War is often commemorated in statues and portraiture with a political slant. Our generals are heroic and our troops are manly, while the other guys are all slobs and monsters. But some artists document war without an official commission. Francisco de Goya made his print series The Disasters of War during Napoleon's occupation of Spain, and de Goya pulled no punches in depicting the inhumanity, cruelty and depredations wrought in the name of conquest. These 80 prints are part of Impressions of War, the new exhibition in galleries 234 and 235 at the Saint Louis Art Museum in Forest Park (www.slam.org). Impressions of War also includes Max Beckmann's portfolio Hell, which he created in Berlin in the immediate aftermath of World War I. Jacque Callot's series on the religious wars that rent apart Europe in the mid-1800s and Daniel Heyman's Amman Portfolio — the story of what occurred in Abu Ghraib prison, as told by Iraqi inmates — are also part of the exhibit. Impressions of War is on display from August 5 to February 12, 2017. The museum is open Tuesday through Sunday, and admission is free. free admission

Saint Louis Art Museum (map)
1 Fine Arts Dr
St. Louis - Forest Park
phone 314-721-0072
Impressions of War

Japanese Painting & Calligraphy: Highlights from the Collection

Fridays, 10 a.m.-9 p.m. and Tuesdays-Thursdays, Saturdays, Sundays, 10 a.m.-5 p.m. Continues through Feb. 12, 2017

Despite its recent expansion, the Saint Louis Art Museum (www.slam.org) does not have enough space to display all the art in its various collections. This is why exhibitions are rotated periodically, and it's also why the new show Japanese Painting & Calligraphy: Highlights from the Collection is noteworthy. A pair of folding screens painted by Kaihō Yūshō in the sixteenth century are the main draw, having not been on display for seven years. Yūshō painted an ethereal landscape using ink and gold that represents the illusory nature of the material world. Japanese Painting and Calligraphy is on display Tuesday through Sunday (August 19 to February 12) in gallery 225. Admission is free. free admission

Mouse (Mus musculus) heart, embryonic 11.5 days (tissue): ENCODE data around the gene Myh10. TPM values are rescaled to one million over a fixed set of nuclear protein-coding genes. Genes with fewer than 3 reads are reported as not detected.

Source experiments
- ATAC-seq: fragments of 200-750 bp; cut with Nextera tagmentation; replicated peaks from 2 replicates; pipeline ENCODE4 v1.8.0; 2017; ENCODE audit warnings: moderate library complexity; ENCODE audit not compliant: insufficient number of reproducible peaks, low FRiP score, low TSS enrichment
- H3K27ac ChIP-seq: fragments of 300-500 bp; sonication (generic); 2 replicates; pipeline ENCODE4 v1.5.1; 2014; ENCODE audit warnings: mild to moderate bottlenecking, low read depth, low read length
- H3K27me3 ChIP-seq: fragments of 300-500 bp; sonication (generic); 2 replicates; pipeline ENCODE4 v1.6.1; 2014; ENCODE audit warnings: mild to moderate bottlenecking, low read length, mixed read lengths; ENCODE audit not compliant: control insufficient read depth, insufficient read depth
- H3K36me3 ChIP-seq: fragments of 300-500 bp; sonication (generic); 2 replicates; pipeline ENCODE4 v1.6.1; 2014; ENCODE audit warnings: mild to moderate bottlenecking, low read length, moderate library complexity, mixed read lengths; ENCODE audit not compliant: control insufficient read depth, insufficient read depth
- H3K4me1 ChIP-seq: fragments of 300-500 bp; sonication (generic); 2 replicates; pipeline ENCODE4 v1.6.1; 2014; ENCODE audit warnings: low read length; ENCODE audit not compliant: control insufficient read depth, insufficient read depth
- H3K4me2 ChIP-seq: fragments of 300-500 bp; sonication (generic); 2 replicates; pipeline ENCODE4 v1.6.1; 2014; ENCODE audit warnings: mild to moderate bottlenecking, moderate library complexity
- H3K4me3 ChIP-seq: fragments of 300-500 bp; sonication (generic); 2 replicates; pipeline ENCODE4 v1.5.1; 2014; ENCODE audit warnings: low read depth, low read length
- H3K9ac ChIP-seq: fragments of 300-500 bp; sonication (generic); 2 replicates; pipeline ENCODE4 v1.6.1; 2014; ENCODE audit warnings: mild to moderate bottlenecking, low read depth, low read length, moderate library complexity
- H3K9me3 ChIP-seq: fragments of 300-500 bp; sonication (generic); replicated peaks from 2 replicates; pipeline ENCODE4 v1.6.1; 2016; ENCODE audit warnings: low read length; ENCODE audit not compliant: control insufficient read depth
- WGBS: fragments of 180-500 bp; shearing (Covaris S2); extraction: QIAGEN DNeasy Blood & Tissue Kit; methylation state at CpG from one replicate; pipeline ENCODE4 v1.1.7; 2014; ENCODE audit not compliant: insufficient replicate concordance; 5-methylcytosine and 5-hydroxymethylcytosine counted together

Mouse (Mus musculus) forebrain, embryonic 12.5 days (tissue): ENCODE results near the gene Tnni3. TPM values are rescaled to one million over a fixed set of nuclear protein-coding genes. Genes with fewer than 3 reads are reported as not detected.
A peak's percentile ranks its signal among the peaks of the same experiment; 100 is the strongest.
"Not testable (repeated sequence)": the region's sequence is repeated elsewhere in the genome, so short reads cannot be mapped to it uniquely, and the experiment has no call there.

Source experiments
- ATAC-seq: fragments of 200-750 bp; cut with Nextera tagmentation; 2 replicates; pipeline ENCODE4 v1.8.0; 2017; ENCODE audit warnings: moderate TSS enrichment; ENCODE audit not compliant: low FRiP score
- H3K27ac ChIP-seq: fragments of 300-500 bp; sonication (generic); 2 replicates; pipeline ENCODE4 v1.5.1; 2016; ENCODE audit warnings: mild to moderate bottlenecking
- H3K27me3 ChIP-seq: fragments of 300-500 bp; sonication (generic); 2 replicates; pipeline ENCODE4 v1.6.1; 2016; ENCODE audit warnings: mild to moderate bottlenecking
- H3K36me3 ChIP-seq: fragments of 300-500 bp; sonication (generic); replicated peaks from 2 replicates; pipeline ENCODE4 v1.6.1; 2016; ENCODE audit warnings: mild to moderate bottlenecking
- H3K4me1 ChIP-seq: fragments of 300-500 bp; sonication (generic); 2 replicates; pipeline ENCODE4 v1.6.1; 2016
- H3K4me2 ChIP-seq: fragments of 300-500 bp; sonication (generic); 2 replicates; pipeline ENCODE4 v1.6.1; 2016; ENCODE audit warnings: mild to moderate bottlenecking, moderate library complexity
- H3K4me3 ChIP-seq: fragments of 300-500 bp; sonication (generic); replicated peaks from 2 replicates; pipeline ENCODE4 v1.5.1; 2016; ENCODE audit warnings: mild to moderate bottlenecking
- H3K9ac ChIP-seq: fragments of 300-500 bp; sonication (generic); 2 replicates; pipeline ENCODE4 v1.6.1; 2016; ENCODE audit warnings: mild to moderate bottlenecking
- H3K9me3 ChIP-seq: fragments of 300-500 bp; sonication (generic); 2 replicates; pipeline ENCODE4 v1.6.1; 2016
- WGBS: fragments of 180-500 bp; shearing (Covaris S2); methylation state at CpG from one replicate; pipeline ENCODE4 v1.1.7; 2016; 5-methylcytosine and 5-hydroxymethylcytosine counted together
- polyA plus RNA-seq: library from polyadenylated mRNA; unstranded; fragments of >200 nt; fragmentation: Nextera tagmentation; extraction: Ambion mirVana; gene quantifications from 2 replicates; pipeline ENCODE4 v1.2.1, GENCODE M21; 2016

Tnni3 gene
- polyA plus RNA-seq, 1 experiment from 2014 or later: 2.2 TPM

Saint Louis Art Museum (map)
1 Fine Arts Dr
St. Louis - Forest Park
phone 314-721-0072
Japanese Painting & Calligraphy: Highlights from the Collection

St. Charles Christmas Traditions

Sundays, 12-5 p.m., Saturdays, 11 a.m.-9 p.m. and Wednesdays, Fridays, 6-9 p.m. Continues through Dec. 24

How many Santas is too many? Because St. Charles Christmas Traditions has enough Santas to field a couple of basketball teams. The familiar St. Nicholas and Kris Kringle patrol the streets of historic downtown St. Charles (South Main Street and Jackson Street, St. Charles; www.historicstcharles.com), and so do the lesser-known Frontier Santa and Civil War Santa. When you throw in Santa's assorted helpers — Germany's Knecht Ruprecht, who accompanies St. Nicholas; Snegurochka, Russia's Snow Maiden; Le Befana, the Italian woman who preceded Santa with small gifts — and you could make a basketball league. More than 50 holiday figures from around the world are part of St. Charles Christmas Traditions, and each of them has a trading card you can collect. There are even special "bonus cards" for Christmas baddies such as the Krampus, the Ice Queen and Dwight Schrute's favorite, Belsnickel. While you're seeking out these festive friends, you can enjoy shopping, holiday carolers, a fife-and-drum corps and season treats. St. Charles Christmas Traditions opens with a big brouhaha from 11 a.m. to 9 p.m. Friday, November 25. The fun resumes from 6 to 9 p.m. Wednesday and Friday, 11 a.m. to 9 p.m. Saturday and noon to 5 p.m. Sunday (November 26 to December 24). Admission is free. free admission